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How small firms can manage late payment crunch

With small business margins already at breaking point, a surge in late payments over the winter could result in thousands of insolvencies. Against a backdrop of unprecedented headwinds, how can these firms safeguard cashflow and stay in business?

A new study from Xero puts a price on the cost of late payment practices for the small business sector, at a staggering £684 million per year. The research found that almost half of small business invoices were paid late in 2021, with over 10% settled more than a month overdue.

This extra pressure on cashflow comes at the same time as small business costs have increased dramatically and continue to rise, thanks to supply chain disruption, staff shortages and ballooning energy prices. Indeed, there is fear that these factors, allied with rising inflation, will see an upturn in the incidence of late payment over the winter.

What a new surge in late payment could cause

The info on late payments paints a bleak picture for small businesses, with the findings from Xero chiming with those published earlier in the year by the Federation for Small Businesses. The organisation pointed to an increase in the late payment of invoices to small businesses and warned that without action, as many as 450,000 could be forced to close.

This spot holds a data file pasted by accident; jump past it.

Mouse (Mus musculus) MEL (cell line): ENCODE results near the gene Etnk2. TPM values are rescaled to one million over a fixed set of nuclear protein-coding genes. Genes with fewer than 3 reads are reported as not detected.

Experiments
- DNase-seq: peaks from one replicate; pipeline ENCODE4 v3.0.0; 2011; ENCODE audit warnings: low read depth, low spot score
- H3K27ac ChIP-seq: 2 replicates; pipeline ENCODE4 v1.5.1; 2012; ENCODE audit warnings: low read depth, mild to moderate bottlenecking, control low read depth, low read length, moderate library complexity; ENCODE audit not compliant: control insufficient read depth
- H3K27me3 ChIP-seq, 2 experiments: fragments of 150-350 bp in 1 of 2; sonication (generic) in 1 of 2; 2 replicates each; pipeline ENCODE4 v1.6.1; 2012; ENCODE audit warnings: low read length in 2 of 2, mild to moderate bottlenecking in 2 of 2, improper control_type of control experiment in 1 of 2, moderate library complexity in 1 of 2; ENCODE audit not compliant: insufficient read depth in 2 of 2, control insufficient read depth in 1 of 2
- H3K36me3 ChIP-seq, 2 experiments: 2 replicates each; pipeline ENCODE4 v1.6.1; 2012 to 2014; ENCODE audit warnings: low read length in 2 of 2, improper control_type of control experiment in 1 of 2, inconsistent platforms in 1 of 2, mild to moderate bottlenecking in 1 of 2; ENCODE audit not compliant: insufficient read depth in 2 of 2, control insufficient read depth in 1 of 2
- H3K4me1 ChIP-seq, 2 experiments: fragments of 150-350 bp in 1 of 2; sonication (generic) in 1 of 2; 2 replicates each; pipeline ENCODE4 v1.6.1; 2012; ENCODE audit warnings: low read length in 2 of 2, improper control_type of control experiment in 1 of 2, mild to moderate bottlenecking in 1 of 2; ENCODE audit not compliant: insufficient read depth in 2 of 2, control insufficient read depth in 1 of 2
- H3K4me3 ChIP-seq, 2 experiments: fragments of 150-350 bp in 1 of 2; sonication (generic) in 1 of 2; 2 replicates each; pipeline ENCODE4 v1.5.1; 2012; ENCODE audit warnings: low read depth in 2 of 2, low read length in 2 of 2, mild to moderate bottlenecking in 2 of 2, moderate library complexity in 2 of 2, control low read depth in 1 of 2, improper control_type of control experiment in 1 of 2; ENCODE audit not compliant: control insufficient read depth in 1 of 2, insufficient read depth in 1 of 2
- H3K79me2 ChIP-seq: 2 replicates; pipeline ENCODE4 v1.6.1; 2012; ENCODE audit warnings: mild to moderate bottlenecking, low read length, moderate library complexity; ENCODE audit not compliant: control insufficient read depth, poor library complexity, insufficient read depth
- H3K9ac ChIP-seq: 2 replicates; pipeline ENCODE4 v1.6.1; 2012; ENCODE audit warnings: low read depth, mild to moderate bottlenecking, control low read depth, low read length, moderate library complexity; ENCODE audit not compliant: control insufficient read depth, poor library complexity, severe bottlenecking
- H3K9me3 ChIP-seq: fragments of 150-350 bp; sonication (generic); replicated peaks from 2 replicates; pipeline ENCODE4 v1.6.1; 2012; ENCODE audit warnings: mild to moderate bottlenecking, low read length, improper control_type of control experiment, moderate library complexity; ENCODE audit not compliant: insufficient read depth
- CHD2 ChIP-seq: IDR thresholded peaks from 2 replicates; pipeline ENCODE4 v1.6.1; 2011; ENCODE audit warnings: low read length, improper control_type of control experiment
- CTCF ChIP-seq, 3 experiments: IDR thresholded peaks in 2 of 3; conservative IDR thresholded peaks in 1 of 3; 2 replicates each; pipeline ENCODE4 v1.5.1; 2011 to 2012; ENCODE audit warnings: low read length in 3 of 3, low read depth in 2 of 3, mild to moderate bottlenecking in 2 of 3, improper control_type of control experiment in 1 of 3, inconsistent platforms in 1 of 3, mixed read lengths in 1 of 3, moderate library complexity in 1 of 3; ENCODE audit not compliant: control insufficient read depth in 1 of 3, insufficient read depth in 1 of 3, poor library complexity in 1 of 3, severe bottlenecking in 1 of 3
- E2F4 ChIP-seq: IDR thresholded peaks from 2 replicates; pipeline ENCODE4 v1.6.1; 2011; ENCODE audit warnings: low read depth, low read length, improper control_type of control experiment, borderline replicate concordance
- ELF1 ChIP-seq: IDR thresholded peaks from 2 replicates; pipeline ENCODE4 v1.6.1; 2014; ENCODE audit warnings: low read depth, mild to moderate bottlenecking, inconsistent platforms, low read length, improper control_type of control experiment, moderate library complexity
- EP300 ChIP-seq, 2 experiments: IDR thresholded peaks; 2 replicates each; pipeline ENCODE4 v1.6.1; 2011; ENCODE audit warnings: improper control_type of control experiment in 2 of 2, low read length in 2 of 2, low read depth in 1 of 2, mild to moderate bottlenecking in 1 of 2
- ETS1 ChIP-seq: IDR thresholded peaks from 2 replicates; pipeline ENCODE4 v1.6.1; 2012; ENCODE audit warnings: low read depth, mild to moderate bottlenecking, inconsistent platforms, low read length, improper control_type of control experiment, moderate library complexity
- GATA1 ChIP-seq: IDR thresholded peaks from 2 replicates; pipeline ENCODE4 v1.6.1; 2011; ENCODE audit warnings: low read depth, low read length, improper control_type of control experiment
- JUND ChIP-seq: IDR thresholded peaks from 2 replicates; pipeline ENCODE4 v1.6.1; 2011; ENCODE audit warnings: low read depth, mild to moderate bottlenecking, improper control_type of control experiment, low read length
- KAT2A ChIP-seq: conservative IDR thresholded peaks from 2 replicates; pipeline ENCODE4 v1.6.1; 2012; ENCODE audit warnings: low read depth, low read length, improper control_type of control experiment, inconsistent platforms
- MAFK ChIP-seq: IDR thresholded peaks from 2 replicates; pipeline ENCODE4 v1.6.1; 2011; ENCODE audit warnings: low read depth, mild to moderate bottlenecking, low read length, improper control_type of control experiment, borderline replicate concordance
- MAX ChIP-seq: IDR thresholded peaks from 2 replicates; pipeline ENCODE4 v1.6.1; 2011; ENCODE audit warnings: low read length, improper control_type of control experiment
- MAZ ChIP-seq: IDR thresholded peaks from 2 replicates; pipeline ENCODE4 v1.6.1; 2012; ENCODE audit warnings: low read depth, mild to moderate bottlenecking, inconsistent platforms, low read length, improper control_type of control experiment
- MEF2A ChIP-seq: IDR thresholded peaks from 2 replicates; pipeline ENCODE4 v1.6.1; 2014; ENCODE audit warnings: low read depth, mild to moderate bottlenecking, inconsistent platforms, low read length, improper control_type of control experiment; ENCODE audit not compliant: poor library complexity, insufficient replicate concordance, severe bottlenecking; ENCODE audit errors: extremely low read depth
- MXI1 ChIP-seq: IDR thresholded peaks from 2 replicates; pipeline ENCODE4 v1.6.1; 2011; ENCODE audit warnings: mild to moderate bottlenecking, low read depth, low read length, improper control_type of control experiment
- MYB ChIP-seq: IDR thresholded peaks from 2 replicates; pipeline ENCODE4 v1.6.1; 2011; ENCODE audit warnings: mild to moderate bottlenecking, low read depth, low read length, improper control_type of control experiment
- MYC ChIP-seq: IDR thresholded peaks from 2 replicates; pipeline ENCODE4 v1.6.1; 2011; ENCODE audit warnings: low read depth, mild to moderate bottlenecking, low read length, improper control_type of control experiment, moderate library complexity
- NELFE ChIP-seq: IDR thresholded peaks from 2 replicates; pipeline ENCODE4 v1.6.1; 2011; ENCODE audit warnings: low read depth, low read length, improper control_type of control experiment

Where this action will come from and when it will materialise remain a matter of contention and the mounting concern for small businesses in 2023 underlines the continued failure to address the issue. Governments have come and go and while there has been plenty of speeches and statements on the topic, there has been precious little meaningful action.

Safeguarding cashflow and how alternative finance can help

Given the inability of policymakers to authoritatively address the issue, it is critical that small firms are proactive in their approach to managing late payment. And this is where invoice finance can ease the burden.

In the wake of prolonged caution from traditional lenders, which is an issue that has returned during the pandemic and amid challenging market conditions in 2022, services such as invoice finance and other alternative finance facilities are proving a vital source of capital for small businesses, both for maintaining cashflow and for facilitating investment.

These facilities, which offer a more easily accessible and personalised approach to lending, are helping small businesses survive and target recovery, stability and growth. In particular, invoice finance is allowing firms to secure capital without putting key business relationships at risk. As much as 90% of an approved invoice can be advanced by a finance provider, with the remainder settled by the client.

Notably, alternative lending has played a prominent role in the government’s headline emergency support schemes, including the Recovery Loan Scheme. This profile has helped cement the reputation of alternative finance in the business sector.

Surviving late payment and small firm finance options

As economic conditions worsen, growing concern over an increase in late payments comes as little surprise. But with operating margins already stretched to breaking point, such a surge could prove catastrophic for the small business sector and the economy. To help survive this storm, small businesses need to be aware of all the finance options available to them, including the services of invoice finance providers.

To find out more about A&T Business Associates services, contact Steve Bowles on 01903 602211 or steve.bowles@atbusinessassociates.co.uk.

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